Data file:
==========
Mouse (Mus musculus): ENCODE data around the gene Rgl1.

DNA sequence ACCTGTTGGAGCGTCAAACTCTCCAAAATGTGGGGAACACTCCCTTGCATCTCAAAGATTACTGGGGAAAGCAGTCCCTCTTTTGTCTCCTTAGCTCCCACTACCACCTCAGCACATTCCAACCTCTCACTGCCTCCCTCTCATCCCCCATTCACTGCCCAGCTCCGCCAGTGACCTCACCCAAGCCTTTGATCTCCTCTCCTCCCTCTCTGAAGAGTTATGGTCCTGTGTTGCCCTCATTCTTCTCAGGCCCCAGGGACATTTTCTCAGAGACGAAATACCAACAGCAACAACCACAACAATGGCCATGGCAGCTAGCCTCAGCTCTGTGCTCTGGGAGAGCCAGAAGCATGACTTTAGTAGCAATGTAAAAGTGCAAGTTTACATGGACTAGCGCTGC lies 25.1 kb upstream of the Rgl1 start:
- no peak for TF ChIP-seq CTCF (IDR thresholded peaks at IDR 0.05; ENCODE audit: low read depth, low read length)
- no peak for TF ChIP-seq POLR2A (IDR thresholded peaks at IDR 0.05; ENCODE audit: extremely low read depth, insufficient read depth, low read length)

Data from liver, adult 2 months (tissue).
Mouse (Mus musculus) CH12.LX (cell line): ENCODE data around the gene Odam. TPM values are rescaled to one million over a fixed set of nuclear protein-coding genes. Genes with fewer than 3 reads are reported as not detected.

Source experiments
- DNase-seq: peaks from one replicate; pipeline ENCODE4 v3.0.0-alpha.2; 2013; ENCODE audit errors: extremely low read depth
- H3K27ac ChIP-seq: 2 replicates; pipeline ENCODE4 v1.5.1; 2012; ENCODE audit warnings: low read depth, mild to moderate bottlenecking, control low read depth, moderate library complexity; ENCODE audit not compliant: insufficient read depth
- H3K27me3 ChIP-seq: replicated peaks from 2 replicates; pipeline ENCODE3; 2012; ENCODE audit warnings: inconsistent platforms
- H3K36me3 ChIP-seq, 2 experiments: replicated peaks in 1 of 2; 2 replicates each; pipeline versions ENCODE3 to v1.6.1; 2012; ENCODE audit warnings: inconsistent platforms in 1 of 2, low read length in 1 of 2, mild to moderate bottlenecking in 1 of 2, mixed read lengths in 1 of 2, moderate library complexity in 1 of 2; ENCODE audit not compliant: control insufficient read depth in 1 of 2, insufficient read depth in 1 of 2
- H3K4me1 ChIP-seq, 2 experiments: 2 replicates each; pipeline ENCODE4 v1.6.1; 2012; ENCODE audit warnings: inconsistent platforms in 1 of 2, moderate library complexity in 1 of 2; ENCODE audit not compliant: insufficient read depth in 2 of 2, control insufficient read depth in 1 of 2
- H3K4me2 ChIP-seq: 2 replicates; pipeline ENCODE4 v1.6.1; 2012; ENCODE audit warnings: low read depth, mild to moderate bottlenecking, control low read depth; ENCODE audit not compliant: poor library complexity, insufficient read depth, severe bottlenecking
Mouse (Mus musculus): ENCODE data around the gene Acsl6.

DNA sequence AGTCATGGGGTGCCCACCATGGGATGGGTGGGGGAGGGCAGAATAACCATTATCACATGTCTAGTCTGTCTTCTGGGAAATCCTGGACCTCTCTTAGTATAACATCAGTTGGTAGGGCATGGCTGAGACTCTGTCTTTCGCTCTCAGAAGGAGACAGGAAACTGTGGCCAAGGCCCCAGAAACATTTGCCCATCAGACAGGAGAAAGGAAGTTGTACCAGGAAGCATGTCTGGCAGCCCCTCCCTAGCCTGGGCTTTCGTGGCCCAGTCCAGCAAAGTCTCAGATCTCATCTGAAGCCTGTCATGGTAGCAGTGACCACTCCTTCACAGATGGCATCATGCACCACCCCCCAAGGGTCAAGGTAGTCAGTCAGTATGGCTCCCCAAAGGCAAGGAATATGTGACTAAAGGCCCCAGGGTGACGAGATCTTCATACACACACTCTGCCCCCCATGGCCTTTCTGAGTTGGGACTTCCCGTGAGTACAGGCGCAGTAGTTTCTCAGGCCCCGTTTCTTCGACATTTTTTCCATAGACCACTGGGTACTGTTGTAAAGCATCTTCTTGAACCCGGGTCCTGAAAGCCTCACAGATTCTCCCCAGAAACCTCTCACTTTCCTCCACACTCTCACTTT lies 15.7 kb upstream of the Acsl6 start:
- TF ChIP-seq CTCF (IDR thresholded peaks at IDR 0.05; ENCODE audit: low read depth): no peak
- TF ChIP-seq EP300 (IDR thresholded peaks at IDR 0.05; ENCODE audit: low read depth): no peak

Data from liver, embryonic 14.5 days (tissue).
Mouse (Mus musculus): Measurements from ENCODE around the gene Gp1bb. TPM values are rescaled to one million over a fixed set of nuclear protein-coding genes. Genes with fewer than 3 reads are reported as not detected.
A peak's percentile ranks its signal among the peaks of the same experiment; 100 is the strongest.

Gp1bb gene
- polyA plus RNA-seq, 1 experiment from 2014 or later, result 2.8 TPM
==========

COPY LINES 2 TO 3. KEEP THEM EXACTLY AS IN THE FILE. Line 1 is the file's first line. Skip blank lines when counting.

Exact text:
DNA sequence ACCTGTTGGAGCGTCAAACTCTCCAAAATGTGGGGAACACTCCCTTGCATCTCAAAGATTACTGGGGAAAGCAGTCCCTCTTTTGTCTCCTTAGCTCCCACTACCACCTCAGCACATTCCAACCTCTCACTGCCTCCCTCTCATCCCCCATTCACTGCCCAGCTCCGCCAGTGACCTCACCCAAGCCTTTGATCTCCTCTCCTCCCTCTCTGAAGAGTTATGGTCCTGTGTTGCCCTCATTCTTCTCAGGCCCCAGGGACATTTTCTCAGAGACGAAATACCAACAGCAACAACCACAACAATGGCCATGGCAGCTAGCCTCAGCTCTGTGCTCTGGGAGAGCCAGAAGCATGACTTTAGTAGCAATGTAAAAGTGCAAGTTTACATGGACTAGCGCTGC lies 25.1 kb upstream of the Rgl1 start:
- no peak for TF ChIP-seq CTCF (IDR thresholded peaks at IDR 0.05; ENCODE audit: low read depth, low read length)